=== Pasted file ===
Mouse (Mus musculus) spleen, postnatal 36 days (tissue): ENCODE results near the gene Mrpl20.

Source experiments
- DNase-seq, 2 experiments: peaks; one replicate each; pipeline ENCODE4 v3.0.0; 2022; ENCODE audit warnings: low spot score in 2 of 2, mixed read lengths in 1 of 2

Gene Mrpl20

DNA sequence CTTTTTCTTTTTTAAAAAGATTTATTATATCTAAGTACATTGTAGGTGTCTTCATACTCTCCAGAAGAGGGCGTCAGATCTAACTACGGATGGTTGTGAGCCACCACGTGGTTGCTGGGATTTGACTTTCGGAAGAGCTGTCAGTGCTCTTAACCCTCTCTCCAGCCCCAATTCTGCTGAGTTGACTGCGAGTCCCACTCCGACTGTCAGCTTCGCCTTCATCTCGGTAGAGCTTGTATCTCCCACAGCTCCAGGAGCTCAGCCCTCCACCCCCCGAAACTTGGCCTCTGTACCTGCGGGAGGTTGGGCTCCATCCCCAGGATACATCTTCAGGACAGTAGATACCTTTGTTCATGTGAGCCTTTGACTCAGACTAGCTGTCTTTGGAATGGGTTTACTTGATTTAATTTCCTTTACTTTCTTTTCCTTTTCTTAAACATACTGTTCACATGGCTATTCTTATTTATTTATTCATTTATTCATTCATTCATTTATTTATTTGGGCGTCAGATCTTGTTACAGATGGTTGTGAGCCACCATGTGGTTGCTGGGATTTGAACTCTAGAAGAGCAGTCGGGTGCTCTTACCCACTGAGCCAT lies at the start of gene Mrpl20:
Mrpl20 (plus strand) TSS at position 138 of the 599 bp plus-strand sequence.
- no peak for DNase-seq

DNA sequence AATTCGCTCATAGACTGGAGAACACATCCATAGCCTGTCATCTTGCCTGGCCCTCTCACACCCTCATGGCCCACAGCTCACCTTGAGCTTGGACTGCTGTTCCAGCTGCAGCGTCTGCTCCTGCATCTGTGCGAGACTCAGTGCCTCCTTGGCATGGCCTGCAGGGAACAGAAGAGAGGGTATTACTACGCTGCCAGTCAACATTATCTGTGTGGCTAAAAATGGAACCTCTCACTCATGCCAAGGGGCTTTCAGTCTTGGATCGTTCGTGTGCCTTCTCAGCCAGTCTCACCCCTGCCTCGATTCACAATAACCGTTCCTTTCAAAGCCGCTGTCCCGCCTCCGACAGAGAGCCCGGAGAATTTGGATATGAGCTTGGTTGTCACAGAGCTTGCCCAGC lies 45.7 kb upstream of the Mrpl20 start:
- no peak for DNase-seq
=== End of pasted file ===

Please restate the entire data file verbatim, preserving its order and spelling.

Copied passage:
Mouse (Mus musculus) spleen, postnatal 36 days (tissue): ENCODE results near the gene Mrpl20.

Source experiments
- DNase-seq, 2 experiments: peaks; one replicate each; pipeline ENCODE4 v3.0.0; 2022; ENCODE audit warnings: low spot score in 2 of 2, mixed read lengths in 1 of 2

Gene Mrpl20

DNA sequence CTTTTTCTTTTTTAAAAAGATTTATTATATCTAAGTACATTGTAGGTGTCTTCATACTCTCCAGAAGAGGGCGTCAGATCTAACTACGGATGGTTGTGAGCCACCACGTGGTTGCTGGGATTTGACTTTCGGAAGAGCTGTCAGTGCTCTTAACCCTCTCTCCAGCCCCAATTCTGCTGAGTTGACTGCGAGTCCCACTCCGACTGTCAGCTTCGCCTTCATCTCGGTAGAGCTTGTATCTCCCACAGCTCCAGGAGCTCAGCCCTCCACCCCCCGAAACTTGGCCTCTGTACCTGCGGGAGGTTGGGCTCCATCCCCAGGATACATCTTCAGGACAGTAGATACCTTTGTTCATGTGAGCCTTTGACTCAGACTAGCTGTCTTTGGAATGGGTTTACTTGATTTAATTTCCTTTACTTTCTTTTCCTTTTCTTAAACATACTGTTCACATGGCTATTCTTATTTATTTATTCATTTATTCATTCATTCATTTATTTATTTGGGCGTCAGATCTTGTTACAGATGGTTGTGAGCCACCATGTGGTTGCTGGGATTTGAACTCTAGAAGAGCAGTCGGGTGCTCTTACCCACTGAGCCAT lies at the start of gene Mrpl20:
Mrpl20 (plus strand) TSS at position 138 of the 599 bp plus-strand sequence.
- no peak for DNase-seq

DNA sequence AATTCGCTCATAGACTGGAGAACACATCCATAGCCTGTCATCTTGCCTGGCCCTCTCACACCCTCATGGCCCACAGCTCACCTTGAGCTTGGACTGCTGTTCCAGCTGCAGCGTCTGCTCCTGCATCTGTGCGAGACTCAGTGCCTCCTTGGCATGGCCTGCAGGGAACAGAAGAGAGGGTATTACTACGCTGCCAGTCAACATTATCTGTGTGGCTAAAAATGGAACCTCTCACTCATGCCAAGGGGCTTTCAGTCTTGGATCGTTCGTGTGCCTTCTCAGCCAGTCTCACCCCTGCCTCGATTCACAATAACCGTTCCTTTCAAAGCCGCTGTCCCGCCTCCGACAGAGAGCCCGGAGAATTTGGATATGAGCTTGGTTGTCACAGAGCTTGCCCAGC lies 45.7 kb upstream of the Mrpl20 start:
- no peak for DNase-seq